The largest bank in Australia has slashed its economic growth forecasts as it expects the central bank to continue raising interest rates throughout the latter half of 2022.
Gareth Aird, the head of Australian economics at the Commonwealth Bank of Australia (CBA), anticipated that the RBA would lift the official cash rate by another 0.5 percent in July, followed by 0.25 percent rises in August, September and November. This would push the cash rate up to 2.1 percent from the current 0.85 percent.
The CBA predicted that the above rate hikes would cause household spending to slow down substantially, resulting in the overall annual growth dropping to 2.3 percent by the December quarter from the previously forecast 4.3 percent.
At the same time, the bank expected GDP growth to slip to 2.2 percent by the end of 2023 from 2.6 percent previously.
“Our expectation is that Australia’s current economic boom has a little further to run, and the labour market will remain tight. So we don’t foresee a bust,” Aird said.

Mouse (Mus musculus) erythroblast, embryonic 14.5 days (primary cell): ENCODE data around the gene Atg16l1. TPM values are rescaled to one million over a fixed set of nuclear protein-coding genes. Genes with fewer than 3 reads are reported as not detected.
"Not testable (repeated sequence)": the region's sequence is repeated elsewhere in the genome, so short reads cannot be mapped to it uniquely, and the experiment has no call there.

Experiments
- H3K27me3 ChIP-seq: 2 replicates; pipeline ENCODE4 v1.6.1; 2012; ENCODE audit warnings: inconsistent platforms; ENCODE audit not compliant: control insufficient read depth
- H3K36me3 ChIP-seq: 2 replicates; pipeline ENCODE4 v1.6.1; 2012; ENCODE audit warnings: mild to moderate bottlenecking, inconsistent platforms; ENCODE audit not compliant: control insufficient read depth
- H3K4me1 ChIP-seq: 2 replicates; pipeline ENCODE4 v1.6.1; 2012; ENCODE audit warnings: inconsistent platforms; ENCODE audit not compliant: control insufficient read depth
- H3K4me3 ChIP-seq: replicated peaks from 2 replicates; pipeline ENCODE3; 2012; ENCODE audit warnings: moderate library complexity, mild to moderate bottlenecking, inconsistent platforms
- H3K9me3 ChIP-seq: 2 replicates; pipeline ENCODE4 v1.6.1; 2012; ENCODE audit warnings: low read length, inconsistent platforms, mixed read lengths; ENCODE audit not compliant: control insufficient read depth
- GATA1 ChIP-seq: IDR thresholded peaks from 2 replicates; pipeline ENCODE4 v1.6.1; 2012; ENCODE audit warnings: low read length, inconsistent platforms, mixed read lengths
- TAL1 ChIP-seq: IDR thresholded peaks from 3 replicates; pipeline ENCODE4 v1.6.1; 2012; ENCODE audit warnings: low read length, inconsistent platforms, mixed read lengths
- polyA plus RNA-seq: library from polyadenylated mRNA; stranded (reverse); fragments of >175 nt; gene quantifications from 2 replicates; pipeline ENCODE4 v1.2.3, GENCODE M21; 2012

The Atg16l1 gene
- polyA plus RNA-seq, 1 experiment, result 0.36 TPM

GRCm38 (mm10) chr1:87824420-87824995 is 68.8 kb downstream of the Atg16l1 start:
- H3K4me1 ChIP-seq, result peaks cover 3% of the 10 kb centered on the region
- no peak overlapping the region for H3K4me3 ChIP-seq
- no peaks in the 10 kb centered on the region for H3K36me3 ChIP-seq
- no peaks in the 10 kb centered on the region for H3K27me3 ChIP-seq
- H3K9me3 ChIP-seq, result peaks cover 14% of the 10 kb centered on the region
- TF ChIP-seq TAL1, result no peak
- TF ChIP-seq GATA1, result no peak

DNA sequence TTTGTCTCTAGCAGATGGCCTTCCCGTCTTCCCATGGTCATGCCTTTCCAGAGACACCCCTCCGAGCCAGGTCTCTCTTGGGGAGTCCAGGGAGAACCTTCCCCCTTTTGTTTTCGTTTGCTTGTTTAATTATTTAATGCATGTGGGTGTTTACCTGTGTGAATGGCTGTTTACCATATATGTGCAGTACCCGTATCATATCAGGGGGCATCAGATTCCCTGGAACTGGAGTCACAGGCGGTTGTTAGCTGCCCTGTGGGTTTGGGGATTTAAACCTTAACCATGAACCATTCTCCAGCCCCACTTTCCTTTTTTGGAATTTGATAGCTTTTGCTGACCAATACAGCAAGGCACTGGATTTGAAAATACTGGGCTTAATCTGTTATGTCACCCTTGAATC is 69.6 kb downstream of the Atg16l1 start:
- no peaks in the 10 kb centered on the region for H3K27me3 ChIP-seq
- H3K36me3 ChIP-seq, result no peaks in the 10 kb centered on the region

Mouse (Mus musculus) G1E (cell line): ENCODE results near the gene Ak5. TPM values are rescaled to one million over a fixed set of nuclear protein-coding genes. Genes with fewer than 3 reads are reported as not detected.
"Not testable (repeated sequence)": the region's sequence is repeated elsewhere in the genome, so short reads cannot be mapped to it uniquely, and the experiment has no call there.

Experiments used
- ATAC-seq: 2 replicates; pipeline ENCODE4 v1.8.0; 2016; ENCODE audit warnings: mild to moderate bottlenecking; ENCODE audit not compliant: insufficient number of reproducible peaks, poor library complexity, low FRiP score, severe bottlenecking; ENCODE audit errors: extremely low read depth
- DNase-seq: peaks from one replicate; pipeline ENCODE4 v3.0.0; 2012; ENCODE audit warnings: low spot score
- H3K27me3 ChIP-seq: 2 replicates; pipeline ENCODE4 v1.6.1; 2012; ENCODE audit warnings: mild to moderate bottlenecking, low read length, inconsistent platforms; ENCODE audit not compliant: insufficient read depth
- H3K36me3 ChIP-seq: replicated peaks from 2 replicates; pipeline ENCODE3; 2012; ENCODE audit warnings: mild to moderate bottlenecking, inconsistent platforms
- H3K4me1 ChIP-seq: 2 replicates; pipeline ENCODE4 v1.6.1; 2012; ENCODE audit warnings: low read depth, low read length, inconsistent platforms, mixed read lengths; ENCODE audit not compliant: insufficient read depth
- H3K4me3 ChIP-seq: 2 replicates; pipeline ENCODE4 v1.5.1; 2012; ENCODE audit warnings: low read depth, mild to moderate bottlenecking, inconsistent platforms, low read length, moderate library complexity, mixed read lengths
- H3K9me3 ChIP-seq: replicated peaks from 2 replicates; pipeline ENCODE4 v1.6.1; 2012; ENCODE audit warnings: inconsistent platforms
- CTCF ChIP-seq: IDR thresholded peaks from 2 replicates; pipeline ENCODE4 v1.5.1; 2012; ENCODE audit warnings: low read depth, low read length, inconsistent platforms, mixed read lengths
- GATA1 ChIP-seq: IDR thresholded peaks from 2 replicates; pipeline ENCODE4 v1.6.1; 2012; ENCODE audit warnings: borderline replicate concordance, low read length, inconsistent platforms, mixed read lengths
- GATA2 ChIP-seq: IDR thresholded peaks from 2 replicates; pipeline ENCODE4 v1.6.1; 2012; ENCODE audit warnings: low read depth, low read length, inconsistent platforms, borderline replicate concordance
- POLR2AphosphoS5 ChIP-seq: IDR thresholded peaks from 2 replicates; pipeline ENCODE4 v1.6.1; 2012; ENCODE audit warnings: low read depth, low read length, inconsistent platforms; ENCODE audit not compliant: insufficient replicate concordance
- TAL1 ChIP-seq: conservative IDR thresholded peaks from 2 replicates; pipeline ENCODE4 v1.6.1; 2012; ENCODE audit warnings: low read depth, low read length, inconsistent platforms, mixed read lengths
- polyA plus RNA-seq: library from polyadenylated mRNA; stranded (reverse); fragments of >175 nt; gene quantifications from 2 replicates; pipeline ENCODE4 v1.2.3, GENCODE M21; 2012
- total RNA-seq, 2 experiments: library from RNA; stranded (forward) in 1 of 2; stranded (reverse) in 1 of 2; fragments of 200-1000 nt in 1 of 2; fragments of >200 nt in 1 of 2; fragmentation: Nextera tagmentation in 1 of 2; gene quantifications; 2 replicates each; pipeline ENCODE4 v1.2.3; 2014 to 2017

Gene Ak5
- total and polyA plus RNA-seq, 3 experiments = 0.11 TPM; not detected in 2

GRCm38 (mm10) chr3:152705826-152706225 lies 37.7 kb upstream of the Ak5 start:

The downgraded growth outlook came as the Organisation for Economic Cooperation and Development (OECD) warned that more interest rate hikes would be needed to curb ballooning inflation in Australia.
According to OECD’s latest economic outlook, there are risks of inflation trending up because of strong global inflationary pressures and a tight domestic workforce market.
“(This) could lead the Reserve Bank of Australia to tighten monetary policy more aggressively, with potentially negative implications for consumption, investment and economic growth more generally,” the OECD said.
Treasurer Jim Chalmers said the report provided important insights into the significant challenges facing the Australian economy.
“High and rising inflation, rising interest rates and falling real wages all have consequences for our economy at a time of serious international uncertainty as well,” Chalmers said in comments obtained by AAP.
Meanwhile, RBA governor Philip Lowe noted inflation would likely go up further than the central forecast a month earlier. However, he added that the central bank would determine the size and timing of the subsequent interest rate increases based on incoming economic data.
Australian annual inflation already hit 5.1 percent in the March quarter, breaking the record in over twenty years.
However, Treasury Secretary Steven Kennedy, who is also an RBA board member, said inflation was likely to increase to above six percent and stay at that level till the end of 2022.
Similarly, AMP senior economist Diana Mousina expected inflation to climb by one percentage point and peak at seven percent in the September quarter due to the rises in energy prices from July 1.